Boston has a long history of keeping both residents and visitors entertained. For sports fans, there are two football clubs and one rugby club to choose from, while theatre and music is booming at venues such as Blackfriars and the Gliderdrome.
Entertainment in Boston
There are theatrical delights to be had in the historic setting of a medieval friary or the quirky location of the only fully rear-projected cinema in the country.
A visit to Blackfriars Theatre and Arts Centre is a must for lovers of the arts. Originally a 13th-century Dominican friary, it was first opened as a theatre in 1966 and now hosts numerous shows and exhibitions by local drama and arts groups as well as productions by professional touring companies.
There are also occasional live performances at the famous Kinema in the Woods, the only cinema in the UK which fully uses back projection rather than front projection. It’s well worth the picturesque drive out to the village of Woodhall Spa on the edge of the Lincolnshire Wolds to sample this uniquely nostalgic experience. As well as outdoor events and seasons of classic films, the venue hosts organ recitals and live screenings from the National Theatre and Royal Shakespeare Company.
There may not be much in the way of professional sport to watch in Boston, but there is a fierce footballing rivalry to enjoy and a rugby club based at an ultra-modern stadium.
It’s unusual for a town as small as Boston to have two senior football teams. The bigger club are Boston United, whose biggest claim to fame was beating Derby County 6-1 at the Baseball Ground, a record FA Cup away win by a non-league team against Football League opponents. In 2002, The Pilgrims were promoted to the Football League for the first time in their history, but things ended rather ignominiously five years later when they were handed a double relegation and a points deduction for financial irregularities. They’re currently planning to move out of their traditional York Street ground to a new stadium in nearby Wyberton.
That would leave Boston Town - who play near Witham Way Country Park - as the club with the closest ground to the town centre. The Poachers were formed in 1964 as a result of some earlier money troubles at United and the two clubs remain rivals.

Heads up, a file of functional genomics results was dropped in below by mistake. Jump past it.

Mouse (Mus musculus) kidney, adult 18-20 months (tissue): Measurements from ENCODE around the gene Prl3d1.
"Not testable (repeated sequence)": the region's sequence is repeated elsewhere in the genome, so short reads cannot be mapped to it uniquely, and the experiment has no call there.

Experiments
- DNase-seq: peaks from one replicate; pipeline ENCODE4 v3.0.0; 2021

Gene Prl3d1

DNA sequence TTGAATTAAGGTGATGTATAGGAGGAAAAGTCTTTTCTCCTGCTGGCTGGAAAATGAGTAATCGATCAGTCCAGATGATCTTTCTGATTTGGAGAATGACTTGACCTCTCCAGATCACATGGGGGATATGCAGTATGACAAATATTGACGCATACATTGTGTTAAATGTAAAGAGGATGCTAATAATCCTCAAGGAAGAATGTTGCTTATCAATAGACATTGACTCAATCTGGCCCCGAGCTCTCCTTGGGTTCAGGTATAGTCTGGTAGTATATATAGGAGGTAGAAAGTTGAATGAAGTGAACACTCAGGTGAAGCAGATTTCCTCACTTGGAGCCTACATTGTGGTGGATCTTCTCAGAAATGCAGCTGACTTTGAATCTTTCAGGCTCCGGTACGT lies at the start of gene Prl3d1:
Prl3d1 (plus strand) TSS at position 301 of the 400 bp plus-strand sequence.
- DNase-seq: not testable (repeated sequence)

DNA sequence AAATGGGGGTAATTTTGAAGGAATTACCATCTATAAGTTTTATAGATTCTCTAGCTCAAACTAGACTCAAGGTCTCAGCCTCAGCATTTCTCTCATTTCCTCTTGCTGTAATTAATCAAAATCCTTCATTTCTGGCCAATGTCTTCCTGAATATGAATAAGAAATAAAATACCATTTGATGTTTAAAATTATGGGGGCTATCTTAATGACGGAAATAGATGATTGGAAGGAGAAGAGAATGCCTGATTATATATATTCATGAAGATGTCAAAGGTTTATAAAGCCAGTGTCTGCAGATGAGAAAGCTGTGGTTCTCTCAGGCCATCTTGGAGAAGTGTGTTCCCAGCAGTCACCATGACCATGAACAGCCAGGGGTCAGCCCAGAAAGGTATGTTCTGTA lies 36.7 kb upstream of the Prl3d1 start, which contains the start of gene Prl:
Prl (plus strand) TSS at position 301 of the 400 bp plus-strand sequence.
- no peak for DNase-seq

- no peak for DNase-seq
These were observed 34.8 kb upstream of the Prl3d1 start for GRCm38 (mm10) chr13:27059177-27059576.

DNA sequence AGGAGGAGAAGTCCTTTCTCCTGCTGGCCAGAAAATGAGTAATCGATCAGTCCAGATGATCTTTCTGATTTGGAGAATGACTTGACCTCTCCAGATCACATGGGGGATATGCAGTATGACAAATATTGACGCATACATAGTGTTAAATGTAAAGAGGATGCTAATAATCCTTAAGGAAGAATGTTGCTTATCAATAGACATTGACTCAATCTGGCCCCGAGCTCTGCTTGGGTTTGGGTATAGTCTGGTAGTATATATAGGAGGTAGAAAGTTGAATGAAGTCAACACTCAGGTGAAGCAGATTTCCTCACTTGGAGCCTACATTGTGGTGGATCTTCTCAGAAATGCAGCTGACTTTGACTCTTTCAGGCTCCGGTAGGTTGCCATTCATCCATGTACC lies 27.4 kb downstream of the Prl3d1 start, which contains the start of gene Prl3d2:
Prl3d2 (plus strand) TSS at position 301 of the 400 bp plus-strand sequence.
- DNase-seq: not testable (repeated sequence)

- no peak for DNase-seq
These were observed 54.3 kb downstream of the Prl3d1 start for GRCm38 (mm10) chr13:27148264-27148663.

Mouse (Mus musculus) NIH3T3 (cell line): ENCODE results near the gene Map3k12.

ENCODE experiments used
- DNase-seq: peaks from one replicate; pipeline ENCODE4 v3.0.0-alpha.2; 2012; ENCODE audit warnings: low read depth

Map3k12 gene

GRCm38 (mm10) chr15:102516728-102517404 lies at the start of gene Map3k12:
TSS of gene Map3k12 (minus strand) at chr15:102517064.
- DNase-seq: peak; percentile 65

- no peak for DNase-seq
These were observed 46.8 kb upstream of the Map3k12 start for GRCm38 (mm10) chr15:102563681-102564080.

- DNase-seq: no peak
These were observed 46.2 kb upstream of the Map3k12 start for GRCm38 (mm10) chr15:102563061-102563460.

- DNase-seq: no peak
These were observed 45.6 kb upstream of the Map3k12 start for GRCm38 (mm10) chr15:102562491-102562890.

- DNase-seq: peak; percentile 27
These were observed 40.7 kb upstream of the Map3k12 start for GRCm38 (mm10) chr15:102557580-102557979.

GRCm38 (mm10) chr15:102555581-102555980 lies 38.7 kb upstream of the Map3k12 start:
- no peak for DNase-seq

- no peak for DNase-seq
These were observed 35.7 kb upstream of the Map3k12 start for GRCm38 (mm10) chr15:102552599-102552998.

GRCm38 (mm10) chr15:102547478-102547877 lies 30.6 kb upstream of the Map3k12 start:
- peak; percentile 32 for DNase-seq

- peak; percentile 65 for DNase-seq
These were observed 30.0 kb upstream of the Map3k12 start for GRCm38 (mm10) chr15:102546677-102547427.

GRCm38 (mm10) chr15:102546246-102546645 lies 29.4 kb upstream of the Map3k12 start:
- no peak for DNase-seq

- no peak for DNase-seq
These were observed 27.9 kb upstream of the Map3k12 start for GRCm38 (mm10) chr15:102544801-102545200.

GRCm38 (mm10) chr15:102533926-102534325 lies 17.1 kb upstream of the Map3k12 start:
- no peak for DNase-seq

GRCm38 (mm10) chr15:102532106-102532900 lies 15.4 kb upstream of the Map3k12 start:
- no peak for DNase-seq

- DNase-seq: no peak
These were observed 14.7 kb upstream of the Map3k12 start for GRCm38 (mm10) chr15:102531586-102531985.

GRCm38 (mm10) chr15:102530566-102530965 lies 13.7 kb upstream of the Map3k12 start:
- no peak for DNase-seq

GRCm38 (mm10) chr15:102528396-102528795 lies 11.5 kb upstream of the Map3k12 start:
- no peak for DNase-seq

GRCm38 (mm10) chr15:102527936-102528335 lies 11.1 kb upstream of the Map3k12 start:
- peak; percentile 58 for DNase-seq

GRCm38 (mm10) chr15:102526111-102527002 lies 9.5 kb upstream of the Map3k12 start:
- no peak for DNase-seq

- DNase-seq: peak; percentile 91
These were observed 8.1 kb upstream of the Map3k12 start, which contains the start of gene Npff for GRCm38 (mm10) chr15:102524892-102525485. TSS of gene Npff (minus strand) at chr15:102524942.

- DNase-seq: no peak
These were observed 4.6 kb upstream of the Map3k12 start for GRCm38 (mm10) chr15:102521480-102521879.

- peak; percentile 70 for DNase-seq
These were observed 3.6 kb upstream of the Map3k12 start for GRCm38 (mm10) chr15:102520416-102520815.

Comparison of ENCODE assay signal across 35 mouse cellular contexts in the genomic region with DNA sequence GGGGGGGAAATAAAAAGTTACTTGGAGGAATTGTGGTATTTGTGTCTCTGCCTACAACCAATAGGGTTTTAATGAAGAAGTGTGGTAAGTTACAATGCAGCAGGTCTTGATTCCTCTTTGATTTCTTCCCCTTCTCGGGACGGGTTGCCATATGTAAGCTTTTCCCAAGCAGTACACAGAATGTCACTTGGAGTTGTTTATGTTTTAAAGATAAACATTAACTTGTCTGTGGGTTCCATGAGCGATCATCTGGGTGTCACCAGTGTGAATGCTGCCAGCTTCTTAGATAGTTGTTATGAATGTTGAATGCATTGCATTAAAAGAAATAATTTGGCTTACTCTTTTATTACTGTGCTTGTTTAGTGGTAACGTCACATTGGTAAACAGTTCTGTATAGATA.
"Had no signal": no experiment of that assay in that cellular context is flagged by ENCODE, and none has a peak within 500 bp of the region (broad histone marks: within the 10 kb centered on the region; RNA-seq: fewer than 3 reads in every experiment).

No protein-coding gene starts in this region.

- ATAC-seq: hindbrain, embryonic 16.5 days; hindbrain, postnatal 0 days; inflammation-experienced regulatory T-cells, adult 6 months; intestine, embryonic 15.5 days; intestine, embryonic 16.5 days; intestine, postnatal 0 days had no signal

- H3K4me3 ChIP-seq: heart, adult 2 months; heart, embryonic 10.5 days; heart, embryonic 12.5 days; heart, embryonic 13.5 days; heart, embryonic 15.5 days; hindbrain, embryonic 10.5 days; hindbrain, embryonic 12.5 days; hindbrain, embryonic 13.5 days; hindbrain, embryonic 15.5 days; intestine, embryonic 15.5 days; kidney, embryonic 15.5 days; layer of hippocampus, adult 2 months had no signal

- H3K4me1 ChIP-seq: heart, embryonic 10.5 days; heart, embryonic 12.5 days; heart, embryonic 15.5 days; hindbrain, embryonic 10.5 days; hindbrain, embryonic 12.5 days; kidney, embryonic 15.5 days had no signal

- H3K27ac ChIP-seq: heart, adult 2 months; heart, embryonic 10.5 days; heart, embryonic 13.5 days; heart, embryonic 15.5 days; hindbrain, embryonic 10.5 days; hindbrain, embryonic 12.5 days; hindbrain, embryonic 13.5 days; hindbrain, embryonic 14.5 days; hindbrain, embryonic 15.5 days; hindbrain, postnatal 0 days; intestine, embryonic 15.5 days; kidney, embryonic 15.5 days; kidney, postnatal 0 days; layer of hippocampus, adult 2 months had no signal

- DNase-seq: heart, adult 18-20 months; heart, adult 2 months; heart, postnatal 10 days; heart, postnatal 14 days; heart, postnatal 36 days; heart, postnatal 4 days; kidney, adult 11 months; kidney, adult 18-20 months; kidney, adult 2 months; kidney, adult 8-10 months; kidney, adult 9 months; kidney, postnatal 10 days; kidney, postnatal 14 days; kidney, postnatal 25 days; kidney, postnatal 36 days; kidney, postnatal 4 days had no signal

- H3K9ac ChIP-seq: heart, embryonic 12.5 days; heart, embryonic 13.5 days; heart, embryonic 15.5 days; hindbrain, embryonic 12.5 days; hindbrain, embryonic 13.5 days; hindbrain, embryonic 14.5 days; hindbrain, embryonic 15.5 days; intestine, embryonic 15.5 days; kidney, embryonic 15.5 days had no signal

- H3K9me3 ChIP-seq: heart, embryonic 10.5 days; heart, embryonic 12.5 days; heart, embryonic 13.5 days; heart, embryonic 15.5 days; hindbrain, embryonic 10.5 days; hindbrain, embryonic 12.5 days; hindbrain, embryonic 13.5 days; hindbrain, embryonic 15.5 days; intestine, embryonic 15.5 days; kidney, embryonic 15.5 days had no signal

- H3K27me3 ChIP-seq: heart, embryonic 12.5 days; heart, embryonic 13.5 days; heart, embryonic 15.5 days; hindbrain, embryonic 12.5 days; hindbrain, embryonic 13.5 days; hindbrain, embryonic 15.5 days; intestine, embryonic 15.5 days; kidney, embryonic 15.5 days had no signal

Boston Rugby Club play in the impressive surroundings of the Princess Royal Sports Arena, which was built as a part of a project known as the Disabled and Able-bodied British Sports Initiative. The club were founded in 1927 and currently compete in the Midlands 4 East (North) division.
Boston might be slightly off the beaten track for many touring musicians but there’s still plenty on offer for concert-goers - to be enjoyed in historic surroundings to boot.
The list of acts to have performed at Boston Gliderdrome reads like a who’s who of 60s and 70s pop music. The Who, Otis Redding, Jimi Hendrix, Stevie Wonder and Elton John are among those who have graced its stage. These days it doesn't host so many big names but it does put on plenty of popular tribute evenings catering for fans of all styles of music from ska and Northern Soul Night to Britpop. The venue, which started out as a skating rink in the 1930s, also has regular DJ evenings.
For more high-profile music events, you might be better off checking the listings at Blackfriars Theatre, which attracts the likes of Celtic folk group The Band From County Hell and swing specialists the Fanfare Big Band.
There are also some high-calibre concerts at Sam Newsom Music Centre, a late 18th-century granary and warehouse which has now been refurbished as a dedicated music and performing arts building which is part of Boston College.